3 thoughts on “Is a Single Test for 50 Cancers Worth It? Maybe; Maybe Not”
You make me laugh Devon. The definition of insurance is not something that keeps you healthy. Insurance is a transfer of risk not stupidity. Insurance pays for an UNFORESEEN claim or expense. Your deciding to spend $8,000 to determine if your head is filled with tumors is not an unforeseen expense.
All of the politicians in Congress that are Obamacare (INSURANCE) experts are Medical Doctors who don’t understand insurance. I have insured lots of docs and I was never impressed with their knowledge. It is easy to tell you have never had an insurance license Devon.
I ensured 2 doctors in Colorado Springs in 2000 with MSA coverage. I took them off a “group” of docs that worked at the local hospital. The 1st doctor got bone cancer in 18 months and I got a call from him that TIME insurance company was doing a review to see if it was pre-existing. Of course it wasn’t and we spent $2.6 million and he is still alive today voting for Democrats. He lived for 6 weeks in a bubble twice. (He is so lucky he met me because he had a stroke during his 1st surgery and you can’t be an anesthesiologist after a stroke – he would have lost that group coverage)
The other doc’s husband, my friend from high school, got throat cancer but he waited until 25 months after the insurance’s Effective Date so we didn’t review for pre-existing. The review can only be done in the 1st 24 months. His cancer was cheap, cheap cheap compared to Ray’s. I think “Ray”, the 1st doc, was the most expensive client I have ever had.
I had the 28,000 stores of 7-Eleven on January 1st of 1997 for the Medical Savings Account (MSA) “Original Pilot Test” and St Louis was the 1st city we enrolled. The 1st enrollee had a heart attack so he quit smoking and his premium dropped. We lost our ass on those people in St. Louis. But next I went to Chicago and enrolled Mariana who got ovarian cancer and it took four years for her to die. But the cost was no where close to that Colorado doc.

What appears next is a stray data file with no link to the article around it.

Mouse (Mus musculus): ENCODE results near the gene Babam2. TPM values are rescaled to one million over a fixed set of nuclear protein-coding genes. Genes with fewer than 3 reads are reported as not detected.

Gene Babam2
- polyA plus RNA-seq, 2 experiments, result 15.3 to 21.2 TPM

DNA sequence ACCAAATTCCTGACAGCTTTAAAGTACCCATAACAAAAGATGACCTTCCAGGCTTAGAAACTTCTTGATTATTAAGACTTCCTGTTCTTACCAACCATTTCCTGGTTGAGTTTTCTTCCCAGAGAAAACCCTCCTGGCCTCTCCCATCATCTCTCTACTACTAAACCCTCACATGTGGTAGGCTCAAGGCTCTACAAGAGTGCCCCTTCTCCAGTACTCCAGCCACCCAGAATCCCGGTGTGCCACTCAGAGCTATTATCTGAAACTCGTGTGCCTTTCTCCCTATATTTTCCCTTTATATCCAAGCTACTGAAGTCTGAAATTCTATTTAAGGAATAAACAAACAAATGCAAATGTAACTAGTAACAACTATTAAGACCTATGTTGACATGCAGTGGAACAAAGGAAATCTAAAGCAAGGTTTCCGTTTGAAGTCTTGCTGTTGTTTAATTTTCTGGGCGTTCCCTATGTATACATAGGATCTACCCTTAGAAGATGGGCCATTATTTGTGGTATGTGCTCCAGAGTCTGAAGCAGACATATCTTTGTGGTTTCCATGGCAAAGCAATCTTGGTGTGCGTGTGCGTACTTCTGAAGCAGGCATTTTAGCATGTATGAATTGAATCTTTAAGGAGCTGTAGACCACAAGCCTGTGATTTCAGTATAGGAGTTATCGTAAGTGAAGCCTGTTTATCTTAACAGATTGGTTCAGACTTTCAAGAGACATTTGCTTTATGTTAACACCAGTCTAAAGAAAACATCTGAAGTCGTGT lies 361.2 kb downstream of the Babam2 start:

The 1st stand alone 7-Eleven employee was a single girl with 2 children that couldn’t afford her share of the group plan that was $400 a month. I follow the law and the state law says the Individual Medical (IM) can’t be paid for by an employer, not ONE penny (No competition to group health plans right). 100% of her 1997 premium for her and the boys was $78 a month on MSA insurance. Her employer, 7-Eleven Franchisee, put $100 in her MSA monthly.
The head guy at 7-Eleven Tower in Dallas said, “If they don’t get the insurance we should fire them because we would have an IQ problem!” I told him that Hillary said the MSA was a tax dodge for the healthy and wealthy. He laughed and said, “Jay Lenno has never confused the 7-Eleven employees as being amongst the rich.”
FYI – Remember when I said an Employer couldn’t pay ONE penny of the premium? (The Law) On that 7-Eleven employee we had to debit 7-Eleven’s bank account and 7-Eleven accountants will electronically SEND money to vendors but NOBODY drafts the 7-Eleven bank account. So I had my wife, the best salesperson, get the 7-Eleven guy to agree. He was so conservative and wanted to participate so bad that he agreed.
FYI – ALSO, if you remember to go tax free with a tax-free MSA you had to be self-employed OR an employee of a small employer, less than 50 employees, on employer “SPONSORED” insurance. I got legal at TIME Insurance Company, the 1st company with MSA insurance, to AGREE with me that empolyers who debit an employees’ wages and actually paid for the insurance satisfied the definition of EMPLOYER SPONSORED INSURANCE! (WOW huh?)
I had Valley Marine a small employer who every time they hired a new employee I had to go and enroll them. I was there enrolling a new employee and this girl comes up and says, “Are you the MSA guy?” I said YES. She said, “I have more in my MSA that I do for all my other accounts added together.” I said, “How much do you have in your MSA?” She said, “$10,000.” So I asked, “How much is in all of your other accounts?” She said, “Nothing.”
Wouldn’t it have been better Devon if you told the real hisory of HSAs in America instead of your ‘Brief History Of Health Savings Accounts” in SINGAPORE! Remember, when I said the title should have been, A Brief History of TIME, the real 1st company with MSAs?
Ron I understand that insurance is a transfer of risks that are unknown. That is why I opposed Obamacare. It requires enrollees cross-subsidize known risks, which by definition are uninsurable. I was not insinuating insurance should cover cancer tests in asymptomatic people. As I noted near the end of the post, the cost per life year saved would likely be in the billions for some populations. A few years ago the threshold for cost-effective interventions were between $143,000 and $388,000 per life year gained.
The following link explains preventive medical screenings and willingness to pay. Cancer screenings have the highest willingness to pay of any screening service.